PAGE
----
Burnout is a toxic mix of stress-induced exhaustion, depression, and cynicism. Burnout can come from many sources—including work, family obligations, and the uncertainty of the COVID-19 coronavirus pandemic. It’s crucial that you promptly address the symptoms of burnout to avoid putting your hard-earned recovery at risk.
Symptoms of Burnout
The symptoms of burnout aren’t always easy to spot—especially if the stress that leads to the condition has been building up over time. However, if you agree with three or more of the following statements, you may be experiencing burnout:
- You feel emotionally numb and lack interest in your work or day-to-day activities.
- It’s hard to concentrate, and you frequently forget things.
- You’re suffering from headaches or stomach aches with no identifiable physical cause.
- You’re eating significantly more or less than normal.
- You feel as though you don’t have the energy to socialize with others.
- You feel impatient, angry, and irritable.
If you keep a journal as part of your recovery efforts, looking back at past entries can help you see how your mood and behavior have changed over time. Your journal entries can also help you identify the specific causes of your stress.
How Burnout Can Sabotage Your Recovery Effects
Burnout can put your recovery at risk in several different ways. For example:
- Increased cravings. If you normally drank or used drugs to cope with stress, burnout can make your cravings harder to keep under control.
- Decreased compliance with your recovery program. If burnout has left you feeling distracted and forgetful, you might start to skip appointments with your counselor or miss the 12-step meetings that provide a crucial source of accountability for your recovery.
- Social withdrawal. Isolating yourself from your sober support network makes it harder for your loved ones to provide the emotional support that is crucial to maintaining lasting sobriety.
- Inability to focus on the future. When you’re dealing with the symptoms of burnout, simply managing day-to-day life becomes a challenge. This leaves you with no energy or motivation to focus on future recovery goals.
Tips for Coping With Burnout
A proactive approach to self-care is the best way to deal with burnout. This includes:
- Set healthy boundaries. To some extent, stress is unavoidable. However, you don’t need to make the problem worse by allowing yourself to become overextended. You have the right to say no to requests that aren’t in line with your current recovery goals. If you’d rather spend the weekend relaxing at home instead of driving two hours to attend your nephew’s baseball game, politely decline the invitation. If you’re overwhelmed by handling all the chores at home, ask your spouse and children to pitch in instead of taking on the job by yourself.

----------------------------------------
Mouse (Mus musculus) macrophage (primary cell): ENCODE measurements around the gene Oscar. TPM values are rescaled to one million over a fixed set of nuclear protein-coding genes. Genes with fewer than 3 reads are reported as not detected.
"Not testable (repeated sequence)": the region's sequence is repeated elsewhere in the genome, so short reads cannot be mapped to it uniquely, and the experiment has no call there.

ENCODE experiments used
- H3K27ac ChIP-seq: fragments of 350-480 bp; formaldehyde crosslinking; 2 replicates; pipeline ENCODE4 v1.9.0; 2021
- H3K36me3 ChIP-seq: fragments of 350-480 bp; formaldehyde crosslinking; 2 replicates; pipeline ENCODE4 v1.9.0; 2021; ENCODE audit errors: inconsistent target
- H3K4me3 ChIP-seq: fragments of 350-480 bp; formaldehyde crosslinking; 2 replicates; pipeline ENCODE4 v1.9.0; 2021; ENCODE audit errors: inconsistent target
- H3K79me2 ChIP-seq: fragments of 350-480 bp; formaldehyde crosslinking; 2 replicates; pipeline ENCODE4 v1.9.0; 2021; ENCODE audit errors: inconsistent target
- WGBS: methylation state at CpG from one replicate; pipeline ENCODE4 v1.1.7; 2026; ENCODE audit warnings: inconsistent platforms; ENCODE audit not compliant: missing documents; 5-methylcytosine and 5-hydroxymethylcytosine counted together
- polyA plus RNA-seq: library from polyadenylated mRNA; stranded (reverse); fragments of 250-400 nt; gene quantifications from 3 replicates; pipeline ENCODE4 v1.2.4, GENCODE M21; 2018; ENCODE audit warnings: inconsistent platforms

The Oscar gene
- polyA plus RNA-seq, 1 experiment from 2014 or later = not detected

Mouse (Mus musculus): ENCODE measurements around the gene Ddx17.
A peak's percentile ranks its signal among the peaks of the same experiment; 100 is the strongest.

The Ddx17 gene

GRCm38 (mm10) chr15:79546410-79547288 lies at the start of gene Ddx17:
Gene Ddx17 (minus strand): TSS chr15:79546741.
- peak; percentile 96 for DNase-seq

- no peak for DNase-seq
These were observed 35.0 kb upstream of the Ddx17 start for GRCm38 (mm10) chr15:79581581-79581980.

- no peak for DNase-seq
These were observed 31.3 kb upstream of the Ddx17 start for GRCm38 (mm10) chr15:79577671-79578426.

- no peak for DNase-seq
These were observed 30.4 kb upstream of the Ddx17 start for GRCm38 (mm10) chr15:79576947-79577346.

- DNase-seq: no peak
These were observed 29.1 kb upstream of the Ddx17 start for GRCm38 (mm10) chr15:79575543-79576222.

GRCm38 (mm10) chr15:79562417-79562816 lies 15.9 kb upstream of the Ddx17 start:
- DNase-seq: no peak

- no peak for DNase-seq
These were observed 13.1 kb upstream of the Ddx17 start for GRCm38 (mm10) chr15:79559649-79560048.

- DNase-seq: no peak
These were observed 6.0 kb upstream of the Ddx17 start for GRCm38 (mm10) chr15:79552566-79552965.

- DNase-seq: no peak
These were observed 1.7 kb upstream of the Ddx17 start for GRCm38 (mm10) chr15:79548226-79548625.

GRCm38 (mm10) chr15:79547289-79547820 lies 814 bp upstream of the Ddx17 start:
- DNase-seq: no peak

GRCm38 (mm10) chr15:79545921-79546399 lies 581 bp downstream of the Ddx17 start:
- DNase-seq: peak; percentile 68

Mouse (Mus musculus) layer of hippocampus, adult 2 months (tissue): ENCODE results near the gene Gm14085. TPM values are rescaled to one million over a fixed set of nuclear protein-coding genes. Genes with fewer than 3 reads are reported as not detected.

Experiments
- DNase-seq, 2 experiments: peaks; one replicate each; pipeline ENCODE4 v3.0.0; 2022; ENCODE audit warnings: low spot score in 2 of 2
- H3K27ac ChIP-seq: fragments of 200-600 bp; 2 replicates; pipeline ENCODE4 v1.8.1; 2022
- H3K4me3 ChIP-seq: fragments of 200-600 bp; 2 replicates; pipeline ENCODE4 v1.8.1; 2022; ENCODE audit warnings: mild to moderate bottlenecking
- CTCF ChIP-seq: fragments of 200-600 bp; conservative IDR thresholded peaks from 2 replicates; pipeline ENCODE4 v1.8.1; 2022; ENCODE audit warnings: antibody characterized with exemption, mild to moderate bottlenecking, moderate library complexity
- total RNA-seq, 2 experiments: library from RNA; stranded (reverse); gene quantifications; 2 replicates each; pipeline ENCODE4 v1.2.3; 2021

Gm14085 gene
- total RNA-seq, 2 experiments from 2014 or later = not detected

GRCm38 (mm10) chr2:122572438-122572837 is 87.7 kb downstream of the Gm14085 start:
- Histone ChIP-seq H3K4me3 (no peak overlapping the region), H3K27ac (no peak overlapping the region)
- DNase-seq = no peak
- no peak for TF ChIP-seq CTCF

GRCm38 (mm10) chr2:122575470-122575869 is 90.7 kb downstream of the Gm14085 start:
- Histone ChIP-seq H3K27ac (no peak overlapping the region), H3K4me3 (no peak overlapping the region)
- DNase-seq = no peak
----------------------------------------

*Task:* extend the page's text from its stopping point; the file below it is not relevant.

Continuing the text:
- Try meditation or deep breathing exercises. Search for “5-minute meditation” on YouTube for quick and easy tutorials you can use to calm down when life gets too hectic. If you own one of the newer Fitbit fitness trackers, the “Relax” setting features a 2-minute deep breathing session customized to your heart rate.
- Master urge surfing. A mindfulness technique used to control cravings, urge surfing can help you cope with burnout-related stress without a relapse.
- Make sleep a priority. When you’re stressed out, it’s tempting to cut back on sleep so you can accomplish everything on your to-do list. This is a major mistake. Sleep heals the body and gives you the energy you need to function properly.
- Cut back on caffeine and sugar. Relying on caffeine and sugar for a temporary energy boost will backfire. You’ll eventually crash and feel worse than before. Keep healthy high-protein snacks in readily accessible places and carry a water bottle with you so you can stay properly hydrated.
- Consider a digital detox. If social media drama or the general pressure of being constantly connected is stressing you out, put down your phone, turn off your laptop, and engage in some screen-free relaxation. Head outdoors if the weather permits, or spend some time enjoying your favorite creative hobby for a chance to reset your outlook.
- Make it easier to remember your to-do list. If you’re feeling forgetful, post reminders for your recovery-related appointments in prominent spots around your home or set alarms on your phone.
We’re Here for You
At St. Joseph Institute for Addiction, helping you be successful in your recovery is our top priority. Graduates of our Pennsylvania residential addiction treatment center have access to a wide range of relapse prevention and continuing care resources designed to ease the transition back to independent living, including ongoing counseling, alumni gatherings, and the Trac9 relapse prevention program. If you’re struggling with the symptoms of burnout, our experienced and compassionate care team can help you find a way to address the issue so you can continue to progress in your recovery.